The parties at my college went something like this: people showed up at a house (usually rented by a gaggle of college students), there was bad music, then more people showed up, then someone would start fighting, then the cops would show up and everyone would disperse. Lather, rinse, repeat every weekend.
I never liked those big parties, instead preferring the smaller get-togethers with better music and people I actually knew. Still each week I caved to my friends' pleas and promises that *this* party was *the* party. It never was and I always ended up bored and tired. But you know what? I never complained because it was my own dang fault for going to a party in Pomona.
Lately social media has left me feeling the same way. Facebook keeps surprising users with its changes meant to force everyone to share more of their lives. LinkedIn recently did the same, opting everyone in to their new social advertising campaign then facing backlash for doing so. But you know what? I never complained because it was my own dang fault for
Earlier this week, Geni.com announced that Geni Pro Just Got a Whole Lot Better, which in turn angered the users of their free service. In the interest of full disclosure, I received a Geni Pro account from the kind folks at Geni.com. However, I run my account differently than most users. I have no interest in sharing my family, merging profiles or any of that. I created a private space for my family to learn about their ancestors and that's how I want to use Geni.
Reaction from the Geni-sphere was harsh. Just read the comments on the original Geni blog post. Bloggers like Tamura Jones, Randy Seaver, DearMYRTLE, Elizabeth O'Neal and GeneaBloggers also weighed in with their own observations and opinions. My own take is this: I like using social media tools for genealogy, but I am also a private person who wants control over access and online profiles of my ancestors. I've never been a fan of surprises and gravitate toward people, places and things that can give me that assurance, genealogically speaking.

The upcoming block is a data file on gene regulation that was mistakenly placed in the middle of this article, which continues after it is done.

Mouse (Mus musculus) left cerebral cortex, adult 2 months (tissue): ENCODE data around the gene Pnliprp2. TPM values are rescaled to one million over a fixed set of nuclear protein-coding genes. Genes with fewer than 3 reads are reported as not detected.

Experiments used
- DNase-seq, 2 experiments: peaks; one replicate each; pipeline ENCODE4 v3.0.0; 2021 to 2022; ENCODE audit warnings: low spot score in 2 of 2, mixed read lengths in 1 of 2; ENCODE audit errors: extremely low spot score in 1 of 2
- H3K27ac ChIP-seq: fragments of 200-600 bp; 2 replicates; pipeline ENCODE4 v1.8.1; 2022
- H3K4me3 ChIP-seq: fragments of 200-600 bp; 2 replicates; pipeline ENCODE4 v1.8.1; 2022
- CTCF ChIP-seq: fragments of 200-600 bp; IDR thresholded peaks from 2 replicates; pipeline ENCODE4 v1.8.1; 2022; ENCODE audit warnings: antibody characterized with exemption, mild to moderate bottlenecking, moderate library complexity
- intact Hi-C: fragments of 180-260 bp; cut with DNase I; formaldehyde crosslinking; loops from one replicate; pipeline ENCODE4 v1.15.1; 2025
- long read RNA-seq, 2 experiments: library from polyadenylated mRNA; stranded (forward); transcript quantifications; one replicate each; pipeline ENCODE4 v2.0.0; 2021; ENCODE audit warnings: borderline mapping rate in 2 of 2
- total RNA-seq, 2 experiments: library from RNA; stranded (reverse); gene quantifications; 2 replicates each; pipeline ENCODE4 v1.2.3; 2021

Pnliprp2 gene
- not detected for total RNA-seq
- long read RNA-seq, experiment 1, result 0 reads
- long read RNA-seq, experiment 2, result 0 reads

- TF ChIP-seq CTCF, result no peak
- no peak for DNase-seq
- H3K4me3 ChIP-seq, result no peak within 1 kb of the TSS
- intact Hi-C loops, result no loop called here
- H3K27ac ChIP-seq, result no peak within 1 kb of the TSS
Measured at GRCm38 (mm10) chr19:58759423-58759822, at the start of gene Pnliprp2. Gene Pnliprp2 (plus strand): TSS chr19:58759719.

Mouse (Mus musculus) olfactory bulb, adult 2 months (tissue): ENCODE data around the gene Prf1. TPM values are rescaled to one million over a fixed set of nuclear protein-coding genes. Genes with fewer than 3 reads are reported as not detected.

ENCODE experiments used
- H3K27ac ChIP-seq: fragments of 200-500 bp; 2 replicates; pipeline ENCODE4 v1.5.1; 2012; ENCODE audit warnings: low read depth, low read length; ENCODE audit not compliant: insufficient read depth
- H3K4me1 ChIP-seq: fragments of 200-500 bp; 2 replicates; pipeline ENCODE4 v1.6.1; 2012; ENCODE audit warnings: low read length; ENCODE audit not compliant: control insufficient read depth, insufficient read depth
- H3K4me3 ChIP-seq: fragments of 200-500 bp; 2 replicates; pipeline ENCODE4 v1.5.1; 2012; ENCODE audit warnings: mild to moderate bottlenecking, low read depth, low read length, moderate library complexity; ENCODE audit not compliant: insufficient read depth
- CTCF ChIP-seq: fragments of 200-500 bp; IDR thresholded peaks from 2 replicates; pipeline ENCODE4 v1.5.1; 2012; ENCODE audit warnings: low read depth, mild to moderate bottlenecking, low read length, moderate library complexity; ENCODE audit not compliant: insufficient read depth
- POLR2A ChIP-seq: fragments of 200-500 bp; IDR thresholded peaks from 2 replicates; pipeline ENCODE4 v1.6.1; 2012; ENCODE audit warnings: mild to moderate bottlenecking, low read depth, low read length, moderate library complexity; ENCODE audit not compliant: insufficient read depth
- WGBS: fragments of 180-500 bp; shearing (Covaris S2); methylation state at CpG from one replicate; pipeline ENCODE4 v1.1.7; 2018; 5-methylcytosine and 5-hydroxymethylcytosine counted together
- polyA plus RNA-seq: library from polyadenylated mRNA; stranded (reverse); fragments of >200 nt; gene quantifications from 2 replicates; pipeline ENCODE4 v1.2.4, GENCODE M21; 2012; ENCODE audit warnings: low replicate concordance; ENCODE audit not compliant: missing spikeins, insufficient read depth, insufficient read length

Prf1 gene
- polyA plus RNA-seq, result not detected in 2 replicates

Geni.com's 58+ million profile World Family Tree is a lot like one of my old college parties. There's just too many people and I don't want to be there. I was cool with my small group in the corner, but now I'm being pushed to mingle with people I don't even know. Geni's latest changes are like the right hook that starts the fight that sends everyone scrambling. Suddenly, it's Kegger 101 all over again and I have to step aside from the carnage and decide how to get back to where I want to be.
I'm not uspet about Geni's new plan. They have a product vision and its theirs to initiate. After all, it's my own dang fault for
I've no intention of deleting my Geni account, but I also hesitate to add anything to it right now because my own needs and wishes differ from the path on which the product is heading. It's not a bad path, just one that heads left when I want to turn right. Perhaps that will change in the future, so I will wait and see. No dramatic exit for me.
Many, many people are jumping the Geni ship and going to WikiTree. I have an account there, but I've never developed it. Should I? Or will I be surprised by new developments down the road there, too? Just like I grew tired of the big, lame college parties, I've grown tired of the social media surprises that take away some semblance of privacy and control of my information.
I hesitated commenting on this issue at all, simply because I wasn't outraged enough to garner the necessary emotion for an effective blog post. However, I am a genealogy consumer that places the highest value on social media AND privacy AND control and I figure that vote should be counted somewhere.
Meanwhile, RootsMagic and I are having a small offline shindig this weekend. I know we'll have fun because the entertainment is always solid--no surprises--and I can choose with whom I share my ancestors. That's my idea of a genealogy party.
[Update: Geni CEO statement and my comments.]